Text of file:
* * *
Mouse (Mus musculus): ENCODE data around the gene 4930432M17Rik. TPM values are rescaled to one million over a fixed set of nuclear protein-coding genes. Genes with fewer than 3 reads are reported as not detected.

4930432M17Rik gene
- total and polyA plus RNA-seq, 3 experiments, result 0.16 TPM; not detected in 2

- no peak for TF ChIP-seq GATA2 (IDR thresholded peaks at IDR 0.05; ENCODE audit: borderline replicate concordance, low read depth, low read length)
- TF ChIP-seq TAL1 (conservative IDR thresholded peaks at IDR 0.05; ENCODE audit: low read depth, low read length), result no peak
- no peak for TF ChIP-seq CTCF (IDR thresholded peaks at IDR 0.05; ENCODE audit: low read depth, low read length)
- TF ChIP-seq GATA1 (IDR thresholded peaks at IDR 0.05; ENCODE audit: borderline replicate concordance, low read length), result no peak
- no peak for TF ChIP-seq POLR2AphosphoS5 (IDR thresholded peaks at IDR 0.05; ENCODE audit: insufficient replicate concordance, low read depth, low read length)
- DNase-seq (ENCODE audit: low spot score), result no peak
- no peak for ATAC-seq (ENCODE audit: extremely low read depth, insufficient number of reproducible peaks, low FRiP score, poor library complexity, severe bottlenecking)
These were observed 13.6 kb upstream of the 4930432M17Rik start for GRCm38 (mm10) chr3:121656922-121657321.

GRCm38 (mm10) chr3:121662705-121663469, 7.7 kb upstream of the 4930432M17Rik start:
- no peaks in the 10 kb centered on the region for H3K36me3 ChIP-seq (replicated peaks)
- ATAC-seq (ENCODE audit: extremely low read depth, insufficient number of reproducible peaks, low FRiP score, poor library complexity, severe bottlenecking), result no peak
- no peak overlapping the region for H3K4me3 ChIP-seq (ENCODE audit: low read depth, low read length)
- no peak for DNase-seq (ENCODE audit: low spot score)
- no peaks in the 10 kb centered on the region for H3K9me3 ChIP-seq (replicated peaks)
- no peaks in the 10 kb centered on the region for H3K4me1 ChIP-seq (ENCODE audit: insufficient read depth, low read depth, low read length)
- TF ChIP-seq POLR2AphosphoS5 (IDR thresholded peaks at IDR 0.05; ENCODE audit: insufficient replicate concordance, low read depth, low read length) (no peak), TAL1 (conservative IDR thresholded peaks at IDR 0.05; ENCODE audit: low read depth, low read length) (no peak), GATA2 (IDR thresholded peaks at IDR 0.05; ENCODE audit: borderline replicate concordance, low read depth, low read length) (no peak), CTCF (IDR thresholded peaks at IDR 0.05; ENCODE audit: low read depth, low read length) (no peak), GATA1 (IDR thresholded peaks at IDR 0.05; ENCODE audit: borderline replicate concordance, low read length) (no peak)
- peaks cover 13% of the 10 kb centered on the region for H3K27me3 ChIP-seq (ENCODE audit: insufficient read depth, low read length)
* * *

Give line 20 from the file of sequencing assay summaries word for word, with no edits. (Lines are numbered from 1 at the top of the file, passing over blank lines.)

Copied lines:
- peaks cover 13% of the 10 kb centered on the region for H3K27me3 ChIP-seq (ENCODE audit: insufficient read depth, low read length)